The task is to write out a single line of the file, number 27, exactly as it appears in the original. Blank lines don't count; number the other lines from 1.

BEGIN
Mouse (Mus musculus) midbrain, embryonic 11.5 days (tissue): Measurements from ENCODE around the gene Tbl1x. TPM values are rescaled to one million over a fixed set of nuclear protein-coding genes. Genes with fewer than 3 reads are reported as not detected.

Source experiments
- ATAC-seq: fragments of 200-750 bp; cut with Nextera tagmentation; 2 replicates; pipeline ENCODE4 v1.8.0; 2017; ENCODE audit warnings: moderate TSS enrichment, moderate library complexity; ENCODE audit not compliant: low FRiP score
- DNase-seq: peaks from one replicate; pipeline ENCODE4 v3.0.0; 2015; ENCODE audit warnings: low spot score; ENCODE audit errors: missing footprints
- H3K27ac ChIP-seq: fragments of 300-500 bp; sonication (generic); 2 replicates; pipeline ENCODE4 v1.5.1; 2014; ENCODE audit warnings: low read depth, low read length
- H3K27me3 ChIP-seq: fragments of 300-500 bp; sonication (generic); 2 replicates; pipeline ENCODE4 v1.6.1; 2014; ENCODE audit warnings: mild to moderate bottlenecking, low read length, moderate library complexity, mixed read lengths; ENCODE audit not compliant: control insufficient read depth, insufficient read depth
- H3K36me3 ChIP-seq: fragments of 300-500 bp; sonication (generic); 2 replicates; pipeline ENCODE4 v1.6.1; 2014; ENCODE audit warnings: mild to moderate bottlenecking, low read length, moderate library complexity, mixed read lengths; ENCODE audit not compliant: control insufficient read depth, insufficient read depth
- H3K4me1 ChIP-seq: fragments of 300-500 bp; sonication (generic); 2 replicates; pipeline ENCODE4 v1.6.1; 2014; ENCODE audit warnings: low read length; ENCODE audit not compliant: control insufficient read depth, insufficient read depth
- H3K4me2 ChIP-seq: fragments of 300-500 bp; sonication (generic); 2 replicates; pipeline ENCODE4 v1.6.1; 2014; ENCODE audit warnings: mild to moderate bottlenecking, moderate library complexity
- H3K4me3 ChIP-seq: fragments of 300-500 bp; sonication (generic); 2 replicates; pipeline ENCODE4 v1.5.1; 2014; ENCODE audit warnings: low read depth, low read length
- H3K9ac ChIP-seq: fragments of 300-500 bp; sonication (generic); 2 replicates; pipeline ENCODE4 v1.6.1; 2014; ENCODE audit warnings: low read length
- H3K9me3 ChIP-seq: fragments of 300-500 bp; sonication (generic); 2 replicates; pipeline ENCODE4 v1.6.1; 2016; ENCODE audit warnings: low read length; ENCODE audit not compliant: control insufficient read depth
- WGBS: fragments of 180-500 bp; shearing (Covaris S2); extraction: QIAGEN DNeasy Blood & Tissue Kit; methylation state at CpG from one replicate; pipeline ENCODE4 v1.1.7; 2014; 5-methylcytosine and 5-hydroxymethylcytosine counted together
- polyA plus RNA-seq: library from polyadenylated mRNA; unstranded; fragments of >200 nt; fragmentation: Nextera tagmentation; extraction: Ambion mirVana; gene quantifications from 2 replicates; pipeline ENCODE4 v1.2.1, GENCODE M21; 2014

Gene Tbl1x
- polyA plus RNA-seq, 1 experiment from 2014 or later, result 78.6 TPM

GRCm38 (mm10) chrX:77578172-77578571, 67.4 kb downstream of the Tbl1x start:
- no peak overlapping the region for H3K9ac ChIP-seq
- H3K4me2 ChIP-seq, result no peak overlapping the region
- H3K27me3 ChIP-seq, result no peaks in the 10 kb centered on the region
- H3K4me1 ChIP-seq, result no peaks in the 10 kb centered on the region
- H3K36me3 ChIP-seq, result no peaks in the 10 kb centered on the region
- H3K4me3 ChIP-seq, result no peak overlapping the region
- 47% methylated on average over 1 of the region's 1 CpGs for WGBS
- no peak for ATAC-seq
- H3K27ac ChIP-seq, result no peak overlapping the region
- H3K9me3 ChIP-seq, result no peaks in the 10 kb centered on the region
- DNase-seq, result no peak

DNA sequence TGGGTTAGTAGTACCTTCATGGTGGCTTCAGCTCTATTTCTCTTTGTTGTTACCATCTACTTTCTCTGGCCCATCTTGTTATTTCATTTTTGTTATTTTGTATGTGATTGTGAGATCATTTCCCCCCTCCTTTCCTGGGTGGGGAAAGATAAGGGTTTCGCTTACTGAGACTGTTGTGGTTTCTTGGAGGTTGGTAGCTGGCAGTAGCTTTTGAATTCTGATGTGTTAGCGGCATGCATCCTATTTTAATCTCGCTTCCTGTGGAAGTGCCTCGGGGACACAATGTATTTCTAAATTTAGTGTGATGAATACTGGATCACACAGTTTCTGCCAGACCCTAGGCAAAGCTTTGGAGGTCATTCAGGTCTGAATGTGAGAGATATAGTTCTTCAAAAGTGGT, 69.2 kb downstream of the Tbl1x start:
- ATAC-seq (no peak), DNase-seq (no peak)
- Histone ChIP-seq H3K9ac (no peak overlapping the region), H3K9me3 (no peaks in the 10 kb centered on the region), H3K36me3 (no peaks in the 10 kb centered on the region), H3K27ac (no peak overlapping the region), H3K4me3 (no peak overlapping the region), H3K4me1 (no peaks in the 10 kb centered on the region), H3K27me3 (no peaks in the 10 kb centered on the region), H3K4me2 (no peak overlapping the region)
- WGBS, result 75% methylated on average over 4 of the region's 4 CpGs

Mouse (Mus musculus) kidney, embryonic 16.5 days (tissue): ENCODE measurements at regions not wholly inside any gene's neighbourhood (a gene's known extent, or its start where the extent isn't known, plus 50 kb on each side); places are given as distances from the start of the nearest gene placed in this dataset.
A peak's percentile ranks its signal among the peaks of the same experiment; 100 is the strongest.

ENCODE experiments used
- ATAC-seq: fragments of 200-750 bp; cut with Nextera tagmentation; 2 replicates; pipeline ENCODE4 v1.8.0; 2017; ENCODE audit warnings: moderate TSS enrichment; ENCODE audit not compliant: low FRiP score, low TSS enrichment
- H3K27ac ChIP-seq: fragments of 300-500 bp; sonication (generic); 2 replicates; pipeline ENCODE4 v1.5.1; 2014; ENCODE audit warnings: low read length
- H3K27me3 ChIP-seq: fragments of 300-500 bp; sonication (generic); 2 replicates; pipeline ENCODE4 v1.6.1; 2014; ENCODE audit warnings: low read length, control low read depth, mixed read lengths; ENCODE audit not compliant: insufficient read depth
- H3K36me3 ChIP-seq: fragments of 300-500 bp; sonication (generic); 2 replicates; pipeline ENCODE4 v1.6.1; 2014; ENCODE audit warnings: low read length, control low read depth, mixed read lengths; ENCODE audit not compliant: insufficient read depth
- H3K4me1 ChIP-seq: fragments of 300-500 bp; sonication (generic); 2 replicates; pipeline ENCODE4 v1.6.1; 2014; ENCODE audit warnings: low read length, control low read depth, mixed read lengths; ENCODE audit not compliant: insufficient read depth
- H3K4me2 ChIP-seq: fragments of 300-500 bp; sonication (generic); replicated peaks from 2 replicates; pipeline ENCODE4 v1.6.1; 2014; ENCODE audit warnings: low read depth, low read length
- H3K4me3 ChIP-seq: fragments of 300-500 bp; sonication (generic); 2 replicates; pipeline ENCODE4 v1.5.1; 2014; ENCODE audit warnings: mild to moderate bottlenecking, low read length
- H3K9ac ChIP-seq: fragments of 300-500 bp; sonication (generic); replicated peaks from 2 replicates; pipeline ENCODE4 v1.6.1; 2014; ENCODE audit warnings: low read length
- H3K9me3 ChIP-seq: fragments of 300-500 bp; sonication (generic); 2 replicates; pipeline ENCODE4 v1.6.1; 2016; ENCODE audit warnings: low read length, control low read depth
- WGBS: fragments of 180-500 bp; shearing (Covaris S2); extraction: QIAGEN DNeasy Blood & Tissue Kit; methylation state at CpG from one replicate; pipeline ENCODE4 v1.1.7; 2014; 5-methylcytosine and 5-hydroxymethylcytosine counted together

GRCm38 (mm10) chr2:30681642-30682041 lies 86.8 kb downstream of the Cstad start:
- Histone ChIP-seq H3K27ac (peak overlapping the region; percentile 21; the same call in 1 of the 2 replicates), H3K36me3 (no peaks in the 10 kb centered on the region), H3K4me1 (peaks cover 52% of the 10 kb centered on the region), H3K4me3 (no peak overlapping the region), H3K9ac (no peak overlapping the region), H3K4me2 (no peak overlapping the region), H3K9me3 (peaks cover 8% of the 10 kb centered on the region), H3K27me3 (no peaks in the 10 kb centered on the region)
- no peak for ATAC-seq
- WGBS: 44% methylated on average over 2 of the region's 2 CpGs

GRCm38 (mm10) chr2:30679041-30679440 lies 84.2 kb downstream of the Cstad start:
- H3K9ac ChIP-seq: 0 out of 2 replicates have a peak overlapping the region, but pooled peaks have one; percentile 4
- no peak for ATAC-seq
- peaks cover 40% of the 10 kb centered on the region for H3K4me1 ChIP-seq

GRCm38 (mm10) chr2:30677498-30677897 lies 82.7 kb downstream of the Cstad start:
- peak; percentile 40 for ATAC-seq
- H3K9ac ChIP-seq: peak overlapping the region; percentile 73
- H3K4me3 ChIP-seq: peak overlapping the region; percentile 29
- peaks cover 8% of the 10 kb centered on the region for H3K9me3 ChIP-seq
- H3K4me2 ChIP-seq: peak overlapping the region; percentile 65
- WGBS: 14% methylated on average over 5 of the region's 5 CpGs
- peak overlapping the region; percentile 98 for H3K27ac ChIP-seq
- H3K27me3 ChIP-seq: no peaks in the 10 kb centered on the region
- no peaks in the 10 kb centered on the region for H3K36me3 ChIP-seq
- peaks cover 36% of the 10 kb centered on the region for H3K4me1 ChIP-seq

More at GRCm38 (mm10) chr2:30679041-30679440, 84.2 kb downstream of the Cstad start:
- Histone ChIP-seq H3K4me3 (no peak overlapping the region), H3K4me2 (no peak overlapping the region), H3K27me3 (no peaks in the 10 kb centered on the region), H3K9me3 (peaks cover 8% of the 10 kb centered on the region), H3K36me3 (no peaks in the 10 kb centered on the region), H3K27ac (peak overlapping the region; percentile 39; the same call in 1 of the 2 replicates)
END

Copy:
- H3K9me3 ChIP-seq, result no peaks in the 10 kb centered on the region